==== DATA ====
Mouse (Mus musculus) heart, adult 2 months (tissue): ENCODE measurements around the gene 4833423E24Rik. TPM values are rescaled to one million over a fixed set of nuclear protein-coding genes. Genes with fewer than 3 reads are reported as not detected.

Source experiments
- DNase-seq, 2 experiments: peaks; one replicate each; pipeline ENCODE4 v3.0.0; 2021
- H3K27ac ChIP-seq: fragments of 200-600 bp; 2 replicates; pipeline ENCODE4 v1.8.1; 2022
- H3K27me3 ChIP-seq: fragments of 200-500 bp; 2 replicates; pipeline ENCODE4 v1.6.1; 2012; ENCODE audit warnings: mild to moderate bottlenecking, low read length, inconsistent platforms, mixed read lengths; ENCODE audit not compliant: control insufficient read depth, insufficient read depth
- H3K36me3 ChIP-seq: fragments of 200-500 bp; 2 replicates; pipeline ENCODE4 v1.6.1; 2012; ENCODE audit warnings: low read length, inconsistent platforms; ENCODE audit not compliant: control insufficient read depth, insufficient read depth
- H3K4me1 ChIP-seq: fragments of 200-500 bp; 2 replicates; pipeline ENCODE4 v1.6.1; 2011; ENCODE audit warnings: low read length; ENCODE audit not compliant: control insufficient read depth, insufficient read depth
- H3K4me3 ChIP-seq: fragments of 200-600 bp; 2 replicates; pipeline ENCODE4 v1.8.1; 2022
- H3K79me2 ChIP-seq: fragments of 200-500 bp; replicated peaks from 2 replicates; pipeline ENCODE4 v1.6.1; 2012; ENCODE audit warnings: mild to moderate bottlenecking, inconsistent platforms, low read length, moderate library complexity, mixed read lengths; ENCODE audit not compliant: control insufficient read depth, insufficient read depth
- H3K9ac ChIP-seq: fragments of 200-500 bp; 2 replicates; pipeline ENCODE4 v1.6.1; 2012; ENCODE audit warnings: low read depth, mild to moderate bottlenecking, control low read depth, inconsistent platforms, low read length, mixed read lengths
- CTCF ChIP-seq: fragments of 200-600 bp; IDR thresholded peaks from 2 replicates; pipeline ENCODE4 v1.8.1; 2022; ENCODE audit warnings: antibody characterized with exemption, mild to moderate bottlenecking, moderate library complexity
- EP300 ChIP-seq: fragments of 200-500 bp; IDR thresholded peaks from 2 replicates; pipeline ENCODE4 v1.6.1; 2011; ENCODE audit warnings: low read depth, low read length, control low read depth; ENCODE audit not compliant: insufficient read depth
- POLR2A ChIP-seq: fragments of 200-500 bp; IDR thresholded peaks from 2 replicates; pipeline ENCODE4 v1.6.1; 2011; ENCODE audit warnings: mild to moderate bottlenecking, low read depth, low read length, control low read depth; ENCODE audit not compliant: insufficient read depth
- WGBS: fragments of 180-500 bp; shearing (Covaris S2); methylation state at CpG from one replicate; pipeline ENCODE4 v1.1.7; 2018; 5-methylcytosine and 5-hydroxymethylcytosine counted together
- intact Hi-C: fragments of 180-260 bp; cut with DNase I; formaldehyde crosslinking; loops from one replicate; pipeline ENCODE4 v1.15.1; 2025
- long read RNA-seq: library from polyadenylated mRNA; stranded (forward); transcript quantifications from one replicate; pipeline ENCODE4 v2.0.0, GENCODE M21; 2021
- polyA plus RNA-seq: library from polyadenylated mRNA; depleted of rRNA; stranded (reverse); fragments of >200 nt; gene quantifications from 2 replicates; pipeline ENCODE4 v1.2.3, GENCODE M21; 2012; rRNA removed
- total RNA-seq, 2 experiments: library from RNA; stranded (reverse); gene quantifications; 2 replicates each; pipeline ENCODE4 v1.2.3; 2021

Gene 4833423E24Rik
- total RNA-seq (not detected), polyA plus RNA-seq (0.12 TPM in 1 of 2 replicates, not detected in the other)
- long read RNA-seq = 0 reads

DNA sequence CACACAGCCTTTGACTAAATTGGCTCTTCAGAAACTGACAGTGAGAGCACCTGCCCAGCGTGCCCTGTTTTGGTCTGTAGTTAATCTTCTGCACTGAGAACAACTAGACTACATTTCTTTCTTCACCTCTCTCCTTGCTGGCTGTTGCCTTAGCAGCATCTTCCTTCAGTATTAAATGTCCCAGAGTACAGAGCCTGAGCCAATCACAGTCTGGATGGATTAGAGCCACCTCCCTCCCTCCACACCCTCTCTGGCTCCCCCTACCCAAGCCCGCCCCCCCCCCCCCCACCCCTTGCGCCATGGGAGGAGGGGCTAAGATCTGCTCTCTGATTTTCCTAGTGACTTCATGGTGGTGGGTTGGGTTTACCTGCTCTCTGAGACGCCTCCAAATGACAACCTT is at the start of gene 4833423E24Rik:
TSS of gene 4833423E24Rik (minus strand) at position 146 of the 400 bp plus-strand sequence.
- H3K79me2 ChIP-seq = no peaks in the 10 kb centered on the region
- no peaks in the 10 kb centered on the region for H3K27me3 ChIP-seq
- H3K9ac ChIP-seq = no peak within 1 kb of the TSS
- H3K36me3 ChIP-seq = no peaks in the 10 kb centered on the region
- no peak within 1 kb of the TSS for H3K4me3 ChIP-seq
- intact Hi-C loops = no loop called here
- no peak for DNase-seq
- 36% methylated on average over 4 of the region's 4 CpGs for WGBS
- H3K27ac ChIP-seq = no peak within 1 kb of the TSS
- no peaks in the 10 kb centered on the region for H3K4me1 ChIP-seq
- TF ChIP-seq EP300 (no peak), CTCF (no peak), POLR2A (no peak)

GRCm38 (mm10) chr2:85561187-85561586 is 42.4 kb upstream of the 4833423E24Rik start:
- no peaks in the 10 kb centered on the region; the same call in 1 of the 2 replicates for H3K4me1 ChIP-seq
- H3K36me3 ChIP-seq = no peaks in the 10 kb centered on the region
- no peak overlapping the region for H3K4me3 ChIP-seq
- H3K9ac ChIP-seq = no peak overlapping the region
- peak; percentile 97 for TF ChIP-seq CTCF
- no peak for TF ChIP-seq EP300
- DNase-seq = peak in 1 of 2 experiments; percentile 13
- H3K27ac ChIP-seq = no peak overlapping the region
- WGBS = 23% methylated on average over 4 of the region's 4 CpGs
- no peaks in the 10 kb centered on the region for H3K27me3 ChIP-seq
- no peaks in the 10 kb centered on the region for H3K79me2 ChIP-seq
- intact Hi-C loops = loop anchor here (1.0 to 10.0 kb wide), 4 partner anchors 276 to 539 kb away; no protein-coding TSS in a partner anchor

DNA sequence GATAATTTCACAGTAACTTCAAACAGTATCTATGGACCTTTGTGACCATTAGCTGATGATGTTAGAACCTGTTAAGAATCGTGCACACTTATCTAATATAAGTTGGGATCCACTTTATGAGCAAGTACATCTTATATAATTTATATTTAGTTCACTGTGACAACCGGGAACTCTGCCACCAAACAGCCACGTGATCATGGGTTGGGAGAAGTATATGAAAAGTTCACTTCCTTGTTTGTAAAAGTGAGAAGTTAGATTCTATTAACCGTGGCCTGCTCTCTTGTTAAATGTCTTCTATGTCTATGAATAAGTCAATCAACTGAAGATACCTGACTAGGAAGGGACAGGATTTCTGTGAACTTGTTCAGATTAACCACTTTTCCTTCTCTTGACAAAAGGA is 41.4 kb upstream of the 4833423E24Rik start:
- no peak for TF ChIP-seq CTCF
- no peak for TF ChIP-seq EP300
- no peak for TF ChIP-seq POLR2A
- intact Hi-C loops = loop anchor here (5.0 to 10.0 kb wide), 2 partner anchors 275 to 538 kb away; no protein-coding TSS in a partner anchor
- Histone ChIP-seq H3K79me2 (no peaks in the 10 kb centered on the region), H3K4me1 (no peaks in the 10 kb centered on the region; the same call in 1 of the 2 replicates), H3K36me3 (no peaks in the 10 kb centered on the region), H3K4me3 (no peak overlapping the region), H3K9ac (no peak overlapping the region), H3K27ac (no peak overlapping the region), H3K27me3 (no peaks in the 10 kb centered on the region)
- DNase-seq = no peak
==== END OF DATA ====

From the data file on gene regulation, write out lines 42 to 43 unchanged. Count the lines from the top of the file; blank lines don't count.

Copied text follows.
- DNase-seq = peak in 1 of 2 experiments; percentile 13
- H3K27ac ChIP-seq = no peak overlapping the region